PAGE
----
US suspects Syria in new chemical attack, threatens reprisal

A damaged vehicle lies next to a crater cased by reported airstrikes by the Syrian regime ally Russia, in the town of Kafranbel in the rebel-held part of the Syrian Idlib province, on May 20, 2019. PHOTO: AFP

WASHINGTON (AFP) - The United States said Tuesday (May 21) it suspected that Syrian government forces have carried out a fresh chemical attack and it threatened reprisals.

The State Department said it was assessing indications that the regime used chemical weapons on Sunday during its offensive in Idlib, the most significant remaining holdout in Syria of jihadist rebels.

"We are still gathering information on this incident, but we repeat our warning that if the Assad regime uses chemical weapons, the United States and our allies will respond quickly and appropriately," State Department spokeswoman Morgan Ortagus said in a statement.

She also denounced Russia, the key ally of Damascus, for what she called a "disinformation campaign" as it tries to blame other parties for chemical attacks.

"The Assad regime's culpability in horrific chemical weapons attacks is undeniable," Ms Ortagus said.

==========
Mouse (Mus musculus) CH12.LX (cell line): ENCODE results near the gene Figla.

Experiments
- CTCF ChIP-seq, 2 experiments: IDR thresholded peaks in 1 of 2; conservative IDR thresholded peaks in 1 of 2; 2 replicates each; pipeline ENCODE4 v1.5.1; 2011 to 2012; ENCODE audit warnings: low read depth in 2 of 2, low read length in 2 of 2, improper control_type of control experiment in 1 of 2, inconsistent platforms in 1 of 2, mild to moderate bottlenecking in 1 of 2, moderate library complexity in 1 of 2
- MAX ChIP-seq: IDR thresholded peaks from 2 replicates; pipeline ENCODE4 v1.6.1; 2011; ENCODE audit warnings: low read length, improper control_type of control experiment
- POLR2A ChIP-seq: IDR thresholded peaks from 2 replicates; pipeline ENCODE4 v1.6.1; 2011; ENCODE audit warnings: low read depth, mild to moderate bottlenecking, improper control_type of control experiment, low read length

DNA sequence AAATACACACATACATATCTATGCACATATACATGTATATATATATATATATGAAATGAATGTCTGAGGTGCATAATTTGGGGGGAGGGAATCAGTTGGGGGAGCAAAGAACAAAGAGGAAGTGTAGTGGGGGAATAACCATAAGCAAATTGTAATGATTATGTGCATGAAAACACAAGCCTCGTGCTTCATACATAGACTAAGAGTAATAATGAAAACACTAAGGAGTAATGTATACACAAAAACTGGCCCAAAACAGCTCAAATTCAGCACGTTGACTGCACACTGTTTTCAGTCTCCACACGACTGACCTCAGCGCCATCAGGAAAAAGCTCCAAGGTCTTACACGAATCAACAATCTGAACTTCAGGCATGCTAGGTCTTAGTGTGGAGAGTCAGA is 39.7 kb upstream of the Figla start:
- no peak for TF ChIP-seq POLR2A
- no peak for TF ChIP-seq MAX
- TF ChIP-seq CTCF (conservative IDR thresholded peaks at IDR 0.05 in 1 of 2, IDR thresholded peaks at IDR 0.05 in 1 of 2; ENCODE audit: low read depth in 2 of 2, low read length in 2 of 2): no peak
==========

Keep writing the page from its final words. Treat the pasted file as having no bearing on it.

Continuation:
Russia and Turkey, the key ally of the rebels, in September reached an agreement that nominally protects Idlib amid fears for the safety of some three million people in the northwestern area.

But Syria's former Al-Qaeda affiliate, Hayat Tahrir al-Sham, has seized a large part of the province and adjoining areas, triggering a regime offensive that includes strikes by Syrian and Russian airplanes.

Ms Ortagus said that the offensive has "destroyed known health facilities, schools, residences and internally displaced person camps." "The regime's attacks against the communities of northwest Syria must end," she said.

"The United States reiterates its warning, first issued by President (Donald) Trump in September 2018, that an attack against the Idlib de-escalation zone would be a reckless escalation that threatens to destabilize the region," she said.


The warning came despite a trip to Russia last week by US Secretary of State Mike Pompeo, who voiced optimism that the rival powers had found ways to work together on Syria.

Some 180 civilians have been killed in the flare-up since April 30, according to the Syrian Observatory for Human Rights, a British-based monitor. The United Nations says that tens of thousands have fled their homes.

International inspectors say that Mr Assad's forces have carried out a series of chemical attacks in the course of the brutal civil war, which has killed more than 370,000 people and displaced millions since 2011.

A sarin gas attack in April 2017 in the town of Khan Sheikhun killed 83 people, according to the United Nations, leading Mr Trump to order a strike by 59 cruise missiles on a Syrian air base.

His action was a reversal from his predecessor Barack Obama, who had declared chemical weapons to be a red line but controversially chose not to respond militarily and instead worked with Russia on a plan that aimed to remove the regime's chemical stockpile.

Mr Trump, however, is also skeptical of a commitment in Syria and last year ordered the withdrawal of all 2,000 US troops, although aides later said a small number would stay.

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